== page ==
Neither Deedat’s nor Vijay’s conception of ideal citizenship were sufficient for either of their co-religionists in India to recognize Papalal and Jayshree as one of their own, as Indians to be proud of. Far from motivating Indians towards model citizenship as these demagogues boast, all that the daawa and Hindutva strains of demagoguery have done is vitiate the general discourse, an anguished comment on which can be found on the pages of this blog:

Hindus obsessing over what a true Hindu should be seem to suggest that adopting an orphan born in a different faith is un-Hindu. How about speaking out against this? Muslims obsessing over how Muslim a four-year old (FOUR YEAR OLD!) should be seem to suggest that an adoption on humanitarian grounds regardless of faith is somehow unislamic. How about speaking out against this? While we could well have been speaking out against any of this, here we are….

Atheists obsessing over how vocally atheistic one should be and what particular brand of delusion one must appear to criticize to be certified a genuine atheist! Wouldn’t it be great if the certificate-demanders here were equally voluble fairness-demanders in the public square?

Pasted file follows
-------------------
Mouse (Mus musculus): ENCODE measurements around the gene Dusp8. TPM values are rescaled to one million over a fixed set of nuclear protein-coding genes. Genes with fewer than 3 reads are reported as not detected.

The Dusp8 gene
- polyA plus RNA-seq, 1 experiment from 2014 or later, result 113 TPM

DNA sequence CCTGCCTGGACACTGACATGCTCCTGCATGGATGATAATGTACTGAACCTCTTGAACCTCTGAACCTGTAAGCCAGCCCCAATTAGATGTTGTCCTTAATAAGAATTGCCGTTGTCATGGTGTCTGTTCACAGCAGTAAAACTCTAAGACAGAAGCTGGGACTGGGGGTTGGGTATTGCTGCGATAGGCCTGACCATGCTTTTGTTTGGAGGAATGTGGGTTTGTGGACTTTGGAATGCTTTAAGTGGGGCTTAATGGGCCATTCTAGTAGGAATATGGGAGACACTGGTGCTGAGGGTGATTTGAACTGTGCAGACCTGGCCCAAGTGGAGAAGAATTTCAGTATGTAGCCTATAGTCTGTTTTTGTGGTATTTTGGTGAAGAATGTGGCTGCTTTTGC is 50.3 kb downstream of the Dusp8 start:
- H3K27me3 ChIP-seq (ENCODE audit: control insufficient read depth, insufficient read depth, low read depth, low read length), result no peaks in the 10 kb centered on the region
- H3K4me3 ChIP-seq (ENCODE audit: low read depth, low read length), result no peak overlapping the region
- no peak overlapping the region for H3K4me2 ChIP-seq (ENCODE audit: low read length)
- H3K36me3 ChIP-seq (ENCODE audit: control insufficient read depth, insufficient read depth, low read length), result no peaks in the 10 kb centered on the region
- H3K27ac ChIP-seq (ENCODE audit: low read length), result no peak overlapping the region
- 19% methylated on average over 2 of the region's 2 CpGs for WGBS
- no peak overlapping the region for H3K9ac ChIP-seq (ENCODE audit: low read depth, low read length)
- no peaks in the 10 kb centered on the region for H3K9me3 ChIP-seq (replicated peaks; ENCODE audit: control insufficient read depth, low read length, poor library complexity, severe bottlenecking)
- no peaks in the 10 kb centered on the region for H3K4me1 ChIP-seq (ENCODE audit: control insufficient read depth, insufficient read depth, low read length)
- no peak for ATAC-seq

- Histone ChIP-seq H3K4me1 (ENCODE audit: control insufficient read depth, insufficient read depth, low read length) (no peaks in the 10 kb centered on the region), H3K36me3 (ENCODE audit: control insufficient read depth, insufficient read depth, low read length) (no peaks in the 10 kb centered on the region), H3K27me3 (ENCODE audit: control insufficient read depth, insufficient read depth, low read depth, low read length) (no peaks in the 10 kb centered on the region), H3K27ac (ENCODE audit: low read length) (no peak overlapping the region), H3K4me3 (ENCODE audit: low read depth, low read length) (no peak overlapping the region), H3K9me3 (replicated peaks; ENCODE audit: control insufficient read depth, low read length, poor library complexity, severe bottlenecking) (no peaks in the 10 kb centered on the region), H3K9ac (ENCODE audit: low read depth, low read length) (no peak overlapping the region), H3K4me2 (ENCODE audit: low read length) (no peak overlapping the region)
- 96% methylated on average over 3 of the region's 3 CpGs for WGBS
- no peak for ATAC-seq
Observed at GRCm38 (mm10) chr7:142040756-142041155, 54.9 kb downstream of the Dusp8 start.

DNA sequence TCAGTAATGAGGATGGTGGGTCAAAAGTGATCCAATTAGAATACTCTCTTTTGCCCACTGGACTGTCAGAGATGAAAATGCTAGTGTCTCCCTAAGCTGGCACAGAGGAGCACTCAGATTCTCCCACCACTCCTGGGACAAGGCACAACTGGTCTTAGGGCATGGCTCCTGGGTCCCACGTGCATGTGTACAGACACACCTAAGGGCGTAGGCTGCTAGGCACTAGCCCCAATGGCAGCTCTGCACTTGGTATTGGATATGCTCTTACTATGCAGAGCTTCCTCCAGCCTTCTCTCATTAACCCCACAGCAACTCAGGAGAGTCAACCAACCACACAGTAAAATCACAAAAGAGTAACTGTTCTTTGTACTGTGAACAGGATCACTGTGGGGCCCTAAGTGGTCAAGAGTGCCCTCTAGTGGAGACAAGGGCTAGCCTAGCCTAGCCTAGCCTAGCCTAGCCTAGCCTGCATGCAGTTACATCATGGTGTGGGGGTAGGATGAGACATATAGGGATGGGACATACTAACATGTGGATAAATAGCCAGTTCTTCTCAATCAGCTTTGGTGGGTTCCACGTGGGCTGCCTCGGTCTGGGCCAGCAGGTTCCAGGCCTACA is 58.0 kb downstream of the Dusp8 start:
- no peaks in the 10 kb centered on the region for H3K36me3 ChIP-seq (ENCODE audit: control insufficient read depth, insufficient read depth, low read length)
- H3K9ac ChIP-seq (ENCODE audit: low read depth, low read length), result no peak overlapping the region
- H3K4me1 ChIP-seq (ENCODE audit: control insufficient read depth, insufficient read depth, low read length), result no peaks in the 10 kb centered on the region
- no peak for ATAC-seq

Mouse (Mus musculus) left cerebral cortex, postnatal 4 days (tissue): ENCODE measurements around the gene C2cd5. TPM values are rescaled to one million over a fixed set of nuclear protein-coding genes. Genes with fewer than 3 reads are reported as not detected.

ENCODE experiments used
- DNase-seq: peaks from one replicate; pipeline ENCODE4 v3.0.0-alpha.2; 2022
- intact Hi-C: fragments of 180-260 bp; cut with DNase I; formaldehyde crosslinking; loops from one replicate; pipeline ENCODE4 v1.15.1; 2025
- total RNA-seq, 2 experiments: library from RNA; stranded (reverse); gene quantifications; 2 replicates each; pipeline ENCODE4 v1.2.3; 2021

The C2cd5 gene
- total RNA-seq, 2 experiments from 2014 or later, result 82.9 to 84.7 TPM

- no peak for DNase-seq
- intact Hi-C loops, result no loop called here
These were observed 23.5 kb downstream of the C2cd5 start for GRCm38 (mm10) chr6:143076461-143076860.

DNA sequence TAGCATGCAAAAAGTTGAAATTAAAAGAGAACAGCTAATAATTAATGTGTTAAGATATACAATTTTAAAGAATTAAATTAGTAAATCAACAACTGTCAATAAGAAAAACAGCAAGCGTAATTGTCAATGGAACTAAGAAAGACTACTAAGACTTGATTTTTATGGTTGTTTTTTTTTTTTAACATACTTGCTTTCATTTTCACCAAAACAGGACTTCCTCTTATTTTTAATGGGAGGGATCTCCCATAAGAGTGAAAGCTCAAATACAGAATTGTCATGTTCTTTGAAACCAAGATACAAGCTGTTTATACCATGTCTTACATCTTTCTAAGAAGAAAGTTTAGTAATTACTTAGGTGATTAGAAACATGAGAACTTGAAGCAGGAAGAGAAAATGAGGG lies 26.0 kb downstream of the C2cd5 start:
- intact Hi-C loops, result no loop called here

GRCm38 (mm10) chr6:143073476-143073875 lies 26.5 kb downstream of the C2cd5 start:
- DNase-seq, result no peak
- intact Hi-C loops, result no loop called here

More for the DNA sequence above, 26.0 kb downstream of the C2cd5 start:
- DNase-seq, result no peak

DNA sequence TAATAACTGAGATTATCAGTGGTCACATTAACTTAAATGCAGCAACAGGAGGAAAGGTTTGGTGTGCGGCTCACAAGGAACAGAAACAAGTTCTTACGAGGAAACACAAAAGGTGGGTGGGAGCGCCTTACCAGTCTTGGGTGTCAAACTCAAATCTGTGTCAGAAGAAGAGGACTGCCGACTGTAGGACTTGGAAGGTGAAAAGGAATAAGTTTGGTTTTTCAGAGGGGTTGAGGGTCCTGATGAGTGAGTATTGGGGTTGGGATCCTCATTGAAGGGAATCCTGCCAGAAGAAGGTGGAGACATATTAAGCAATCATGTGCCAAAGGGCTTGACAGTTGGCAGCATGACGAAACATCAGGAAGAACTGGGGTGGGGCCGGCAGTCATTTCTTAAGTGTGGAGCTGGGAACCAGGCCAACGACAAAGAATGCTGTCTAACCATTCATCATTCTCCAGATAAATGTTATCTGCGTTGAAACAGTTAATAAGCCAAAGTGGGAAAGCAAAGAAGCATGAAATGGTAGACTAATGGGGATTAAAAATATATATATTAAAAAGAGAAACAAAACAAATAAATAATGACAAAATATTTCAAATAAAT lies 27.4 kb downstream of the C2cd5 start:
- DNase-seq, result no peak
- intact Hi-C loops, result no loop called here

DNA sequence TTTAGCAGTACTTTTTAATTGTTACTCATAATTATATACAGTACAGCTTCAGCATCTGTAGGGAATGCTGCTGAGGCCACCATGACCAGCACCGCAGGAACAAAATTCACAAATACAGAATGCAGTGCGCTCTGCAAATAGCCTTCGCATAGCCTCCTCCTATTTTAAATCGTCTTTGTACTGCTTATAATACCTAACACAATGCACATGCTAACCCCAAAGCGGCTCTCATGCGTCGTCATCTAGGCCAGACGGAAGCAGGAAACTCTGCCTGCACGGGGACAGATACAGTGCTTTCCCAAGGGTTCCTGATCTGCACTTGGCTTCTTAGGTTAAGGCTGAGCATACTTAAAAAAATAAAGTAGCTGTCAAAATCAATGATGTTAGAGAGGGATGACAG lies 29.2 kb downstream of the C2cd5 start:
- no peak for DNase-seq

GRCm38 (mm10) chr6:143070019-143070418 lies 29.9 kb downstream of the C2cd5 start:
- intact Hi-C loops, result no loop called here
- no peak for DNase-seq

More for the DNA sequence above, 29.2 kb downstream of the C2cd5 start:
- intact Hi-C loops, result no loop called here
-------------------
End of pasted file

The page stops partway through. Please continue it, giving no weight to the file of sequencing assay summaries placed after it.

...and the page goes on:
And coming to those smugly agreeing with Dinesh D’Souza here’s some news. Some manifestations of compassions may indeed have been occasioned by Christianity at different times, but so are some obvious contemporary manifestations of evil like traumatic exploitation of minors and spread of lethal falsehoods about contraception.

However, D’Souza himself does freethinkers the favour by himself making it easier to rebut him. When pressed by Peter Singer on the point of compassion, D’Souza responds:

“If there is a famine tomorrow in Rwanda, you will notice something very interesting. The Western nations will rush to help, send volunteers, the Churches will send food, Doctors Without Borders…There will be people writing cheques. You will notice that in the other cultures of the world, there is a relative indifference, including cultures that have been influenced by Buddhism.”